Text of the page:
When Typhoon Glenda tore through Southern Luzon in July 2014, some of UP Los Baños’ treasured trees—old and huge acacia and mahogany—didn’t escape the tropical cyclone’s wrath. But they’ve been given new life, so to speak, as furniture in all ten UPLB dormitories.
This was initiated by the UPLB Housing Office (UHO), which takes care of student and staff housing on campus. And UHO Director Zoilo Belano Jr. says they’re not even done. Four years after the disaster, there are still slabs of wood waiting to be repurposed and pieces in the makeshift workshop to be finished.
Saving trees, saving on cost
Belano explains that when he proposed the project to campus officials, he told them that he didn’t want the trees to simply go to waste and that he had seen wood furniture in Australia they could use as inspiration. In addition, the University wouldn’t have to spend on plastic furniture for the residence halls.
It wasn’t hard to get the UPLB administration on board. “Chancellor Fernando Sanchez and Vice Chancellor for Community Affairs Serlie Jamias loved the idea and even showed me some examples of repurposing they had seen in Japan,” Belano continues.
The UHO carpenters got to work. Their main duties were focused on repairs and other minor construction jobs for housing units under the UHO jurisdiction. Furniture-making wasn’t really part of their tasks and it was something many had to learn.
Even with the lack of tools for such an activity, they persisted and learned from their more knowledgeable co-workers. It was a side project they worked on when they weren’t called to the dorms and staff housing units to do repairs.
UPLB is lucky to have its carpenters, Belano says, because dorm residents now enjoy a variety of tables and benches where they can eat, study, work on their projects, or hang out. There are long and wide pieces of furniture to accommodate big groups, long and high tables with wheels paired with bar stools, round tables with chairs for smaller groups, and outdoor tables and chairs for those who want to go al fresco. Even dorm kitchens have been furnished.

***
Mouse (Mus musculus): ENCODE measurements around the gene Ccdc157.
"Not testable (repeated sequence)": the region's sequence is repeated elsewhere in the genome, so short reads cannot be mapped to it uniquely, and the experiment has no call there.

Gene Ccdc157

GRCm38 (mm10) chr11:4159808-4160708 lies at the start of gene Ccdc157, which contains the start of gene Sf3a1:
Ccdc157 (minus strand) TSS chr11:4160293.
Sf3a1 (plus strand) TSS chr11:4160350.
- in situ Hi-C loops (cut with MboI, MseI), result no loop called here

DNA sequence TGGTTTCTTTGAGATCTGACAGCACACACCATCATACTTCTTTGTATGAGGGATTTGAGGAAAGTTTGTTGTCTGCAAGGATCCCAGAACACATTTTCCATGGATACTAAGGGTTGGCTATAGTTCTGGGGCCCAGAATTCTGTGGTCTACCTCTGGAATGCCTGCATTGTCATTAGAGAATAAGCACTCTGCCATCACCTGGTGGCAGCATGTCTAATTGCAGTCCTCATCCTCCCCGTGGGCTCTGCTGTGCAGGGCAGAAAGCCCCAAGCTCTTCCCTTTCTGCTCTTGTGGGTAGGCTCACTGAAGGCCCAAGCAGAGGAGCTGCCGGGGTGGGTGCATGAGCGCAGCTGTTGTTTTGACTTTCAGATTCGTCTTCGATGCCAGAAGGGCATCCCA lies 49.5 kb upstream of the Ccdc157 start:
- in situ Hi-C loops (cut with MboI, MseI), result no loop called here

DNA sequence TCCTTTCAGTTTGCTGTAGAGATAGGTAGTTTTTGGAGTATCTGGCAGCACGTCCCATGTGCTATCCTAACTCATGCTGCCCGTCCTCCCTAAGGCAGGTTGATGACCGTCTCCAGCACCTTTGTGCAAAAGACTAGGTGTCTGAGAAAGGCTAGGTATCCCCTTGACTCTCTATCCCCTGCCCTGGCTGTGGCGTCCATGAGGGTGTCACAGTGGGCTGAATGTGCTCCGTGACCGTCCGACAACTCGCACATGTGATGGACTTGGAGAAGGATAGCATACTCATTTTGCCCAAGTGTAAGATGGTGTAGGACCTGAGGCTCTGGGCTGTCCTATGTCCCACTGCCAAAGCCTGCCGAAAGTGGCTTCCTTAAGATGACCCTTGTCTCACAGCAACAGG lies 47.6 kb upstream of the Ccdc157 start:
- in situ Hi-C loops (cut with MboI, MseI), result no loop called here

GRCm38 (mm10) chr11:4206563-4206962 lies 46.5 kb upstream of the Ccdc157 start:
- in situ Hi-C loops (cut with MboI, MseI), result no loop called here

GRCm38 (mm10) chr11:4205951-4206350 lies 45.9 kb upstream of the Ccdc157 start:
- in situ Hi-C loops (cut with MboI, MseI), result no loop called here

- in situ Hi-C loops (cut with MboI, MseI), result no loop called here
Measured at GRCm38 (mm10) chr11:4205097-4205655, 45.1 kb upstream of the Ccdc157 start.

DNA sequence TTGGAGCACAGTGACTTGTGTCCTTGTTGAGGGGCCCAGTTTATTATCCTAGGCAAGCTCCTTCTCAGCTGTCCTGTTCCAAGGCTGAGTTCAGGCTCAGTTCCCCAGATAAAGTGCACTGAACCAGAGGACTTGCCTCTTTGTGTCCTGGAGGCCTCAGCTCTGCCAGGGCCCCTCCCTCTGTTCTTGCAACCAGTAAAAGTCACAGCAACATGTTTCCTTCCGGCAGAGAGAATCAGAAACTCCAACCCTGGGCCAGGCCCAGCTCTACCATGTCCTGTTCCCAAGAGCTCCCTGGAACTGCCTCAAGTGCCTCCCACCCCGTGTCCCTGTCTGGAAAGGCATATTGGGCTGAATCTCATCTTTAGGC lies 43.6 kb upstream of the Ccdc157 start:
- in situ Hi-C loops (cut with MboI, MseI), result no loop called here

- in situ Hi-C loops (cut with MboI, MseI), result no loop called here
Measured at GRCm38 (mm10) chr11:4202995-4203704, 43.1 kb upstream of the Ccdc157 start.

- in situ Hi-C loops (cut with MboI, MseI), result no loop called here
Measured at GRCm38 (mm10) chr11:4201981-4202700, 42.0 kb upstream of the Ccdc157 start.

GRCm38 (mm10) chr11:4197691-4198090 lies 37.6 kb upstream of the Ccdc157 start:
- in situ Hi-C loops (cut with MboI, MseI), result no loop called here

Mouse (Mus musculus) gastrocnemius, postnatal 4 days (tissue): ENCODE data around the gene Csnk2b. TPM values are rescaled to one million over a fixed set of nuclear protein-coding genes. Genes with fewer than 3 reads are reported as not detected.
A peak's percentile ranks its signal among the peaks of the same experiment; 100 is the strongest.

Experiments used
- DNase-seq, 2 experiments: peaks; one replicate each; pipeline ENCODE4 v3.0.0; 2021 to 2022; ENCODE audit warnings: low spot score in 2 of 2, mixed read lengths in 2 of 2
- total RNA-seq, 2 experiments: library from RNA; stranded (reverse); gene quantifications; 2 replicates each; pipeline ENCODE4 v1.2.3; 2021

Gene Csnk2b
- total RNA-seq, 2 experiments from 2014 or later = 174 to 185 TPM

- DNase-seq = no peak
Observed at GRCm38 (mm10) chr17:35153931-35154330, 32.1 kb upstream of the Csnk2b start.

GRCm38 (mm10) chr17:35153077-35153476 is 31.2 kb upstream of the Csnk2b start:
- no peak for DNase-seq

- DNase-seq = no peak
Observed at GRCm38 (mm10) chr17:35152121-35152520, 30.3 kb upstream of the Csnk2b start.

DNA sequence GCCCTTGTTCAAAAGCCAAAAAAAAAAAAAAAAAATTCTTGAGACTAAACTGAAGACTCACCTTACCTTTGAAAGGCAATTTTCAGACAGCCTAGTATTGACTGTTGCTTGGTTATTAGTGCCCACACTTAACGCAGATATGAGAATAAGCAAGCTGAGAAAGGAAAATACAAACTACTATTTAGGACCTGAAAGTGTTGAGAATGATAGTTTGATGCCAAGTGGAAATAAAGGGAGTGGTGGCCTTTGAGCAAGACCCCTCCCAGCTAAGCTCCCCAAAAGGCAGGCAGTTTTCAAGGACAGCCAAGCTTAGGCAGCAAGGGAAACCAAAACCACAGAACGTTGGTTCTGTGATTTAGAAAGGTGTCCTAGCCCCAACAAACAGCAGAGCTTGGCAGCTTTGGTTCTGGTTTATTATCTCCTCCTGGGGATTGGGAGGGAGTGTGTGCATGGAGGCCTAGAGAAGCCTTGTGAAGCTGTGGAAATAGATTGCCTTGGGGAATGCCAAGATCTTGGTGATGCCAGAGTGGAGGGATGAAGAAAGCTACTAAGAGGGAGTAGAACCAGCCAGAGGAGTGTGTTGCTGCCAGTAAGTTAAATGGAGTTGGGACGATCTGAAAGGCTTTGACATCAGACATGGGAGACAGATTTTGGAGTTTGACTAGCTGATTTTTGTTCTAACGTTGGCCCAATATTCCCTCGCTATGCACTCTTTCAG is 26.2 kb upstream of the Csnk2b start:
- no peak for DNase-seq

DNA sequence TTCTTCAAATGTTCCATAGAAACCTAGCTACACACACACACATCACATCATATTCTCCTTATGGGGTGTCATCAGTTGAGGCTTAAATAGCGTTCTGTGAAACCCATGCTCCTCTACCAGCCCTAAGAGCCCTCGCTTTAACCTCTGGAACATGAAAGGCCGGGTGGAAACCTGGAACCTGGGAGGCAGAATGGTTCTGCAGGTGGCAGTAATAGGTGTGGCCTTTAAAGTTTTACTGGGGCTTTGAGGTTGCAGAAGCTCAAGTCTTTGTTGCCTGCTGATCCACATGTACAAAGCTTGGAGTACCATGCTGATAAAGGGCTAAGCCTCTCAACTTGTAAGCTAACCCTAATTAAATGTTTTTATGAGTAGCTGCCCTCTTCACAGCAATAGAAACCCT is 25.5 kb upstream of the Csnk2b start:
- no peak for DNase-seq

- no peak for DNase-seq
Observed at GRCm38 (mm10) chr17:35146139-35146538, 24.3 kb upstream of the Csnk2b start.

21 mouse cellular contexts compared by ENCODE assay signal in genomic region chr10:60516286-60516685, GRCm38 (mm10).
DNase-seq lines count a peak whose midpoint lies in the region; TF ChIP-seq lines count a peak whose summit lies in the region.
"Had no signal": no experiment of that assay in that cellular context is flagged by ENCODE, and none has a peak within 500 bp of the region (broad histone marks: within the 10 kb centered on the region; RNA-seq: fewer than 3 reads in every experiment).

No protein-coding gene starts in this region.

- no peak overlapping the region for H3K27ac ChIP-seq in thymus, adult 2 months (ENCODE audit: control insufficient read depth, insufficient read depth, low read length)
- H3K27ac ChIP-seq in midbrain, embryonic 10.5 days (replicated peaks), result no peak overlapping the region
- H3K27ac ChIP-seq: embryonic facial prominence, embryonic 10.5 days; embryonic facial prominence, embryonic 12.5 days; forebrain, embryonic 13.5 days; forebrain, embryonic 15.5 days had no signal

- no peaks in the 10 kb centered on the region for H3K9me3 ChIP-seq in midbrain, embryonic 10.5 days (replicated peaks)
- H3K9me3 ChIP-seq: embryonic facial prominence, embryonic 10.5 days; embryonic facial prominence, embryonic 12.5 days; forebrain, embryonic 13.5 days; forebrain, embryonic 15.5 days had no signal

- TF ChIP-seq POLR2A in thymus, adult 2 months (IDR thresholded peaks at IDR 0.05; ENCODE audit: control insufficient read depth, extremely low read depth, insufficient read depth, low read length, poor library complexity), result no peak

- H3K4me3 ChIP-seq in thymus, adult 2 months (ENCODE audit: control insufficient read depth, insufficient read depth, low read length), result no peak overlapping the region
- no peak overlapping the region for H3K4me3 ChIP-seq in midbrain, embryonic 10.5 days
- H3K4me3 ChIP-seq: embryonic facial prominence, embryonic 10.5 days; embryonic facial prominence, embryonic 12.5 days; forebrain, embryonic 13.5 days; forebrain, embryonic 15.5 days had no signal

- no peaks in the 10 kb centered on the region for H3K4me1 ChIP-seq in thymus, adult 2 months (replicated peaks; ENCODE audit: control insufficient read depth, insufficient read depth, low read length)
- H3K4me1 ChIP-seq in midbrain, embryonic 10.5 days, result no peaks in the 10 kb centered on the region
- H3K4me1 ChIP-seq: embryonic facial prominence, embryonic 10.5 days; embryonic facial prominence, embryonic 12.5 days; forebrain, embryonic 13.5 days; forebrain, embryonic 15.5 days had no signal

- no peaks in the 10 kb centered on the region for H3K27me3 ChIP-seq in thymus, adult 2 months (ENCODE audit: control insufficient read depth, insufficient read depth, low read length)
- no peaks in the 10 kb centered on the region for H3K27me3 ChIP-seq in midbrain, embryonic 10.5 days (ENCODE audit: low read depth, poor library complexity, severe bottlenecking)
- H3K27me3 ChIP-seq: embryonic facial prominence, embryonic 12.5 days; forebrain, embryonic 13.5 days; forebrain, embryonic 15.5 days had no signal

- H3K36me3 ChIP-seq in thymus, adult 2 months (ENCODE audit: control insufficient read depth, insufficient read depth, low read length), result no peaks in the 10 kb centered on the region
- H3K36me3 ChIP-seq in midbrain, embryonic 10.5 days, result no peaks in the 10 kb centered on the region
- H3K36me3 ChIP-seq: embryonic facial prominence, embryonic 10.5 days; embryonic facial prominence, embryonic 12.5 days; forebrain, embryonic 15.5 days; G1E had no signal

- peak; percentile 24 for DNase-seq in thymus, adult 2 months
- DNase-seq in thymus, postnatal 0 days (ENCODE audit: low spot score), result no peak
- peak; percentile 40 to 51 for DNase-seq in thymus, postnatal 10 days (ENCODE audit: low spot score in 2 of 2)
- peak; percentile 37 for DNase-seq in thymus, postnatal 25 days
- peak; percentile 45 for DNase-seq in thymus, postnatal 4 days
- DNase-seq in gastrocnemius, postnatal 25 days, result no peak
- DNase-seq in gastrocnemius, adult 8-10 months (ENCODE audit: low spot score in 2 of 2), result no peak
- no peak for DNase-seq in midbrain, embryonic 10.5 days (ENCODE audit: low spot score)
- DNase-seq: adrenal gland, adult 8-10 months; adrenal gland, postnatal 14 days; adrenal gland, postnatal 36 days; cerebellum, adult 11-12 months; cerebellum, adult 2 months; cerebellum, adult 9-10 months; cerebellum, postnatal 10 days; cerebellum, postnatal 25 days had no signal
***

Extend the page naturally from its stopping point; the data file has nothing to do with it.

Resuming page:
Building capacity, inspiring creativity
Those pieces are not the only good things to come from the initiative.
Some of the workers discovered they were quite good at making furniture. “They are proud of what they have accomplished and they deserve to be. It makes me happy that we were able to help them acquire new skills and realize talents they didn’t know they had,” Belano says.
Luis Dela Cruz, a UHO foreman assigned to staff housing, is one of the lead employees in the project. He reveals that the assignment really encouraged them to think creatively in not only using as much of the wood as possible, but also appropriating its use and making it aesthetically pleasing.
“It takes an active imagination. There are times when I would sit and stare at the wooden slab and its shape and curves. And then the idea suddenly just comes to me,” Dela Cruz says, explaining his process.
Working on the furniture seems to be a welcome respite from doing housing repairs for the UHO carpenters. They profess their enjoyment at creating things and seeing their handiwork being of use to students, staff, and visitors in the residence halls.
While the UHO wishes it could have better tools and equipment to handle furniture-making, it takes pride in its workers’ resourcefulness and ingenuity. And it excitedly waits for the next batch of furniture to be completed and delivered to the dorm that needs it.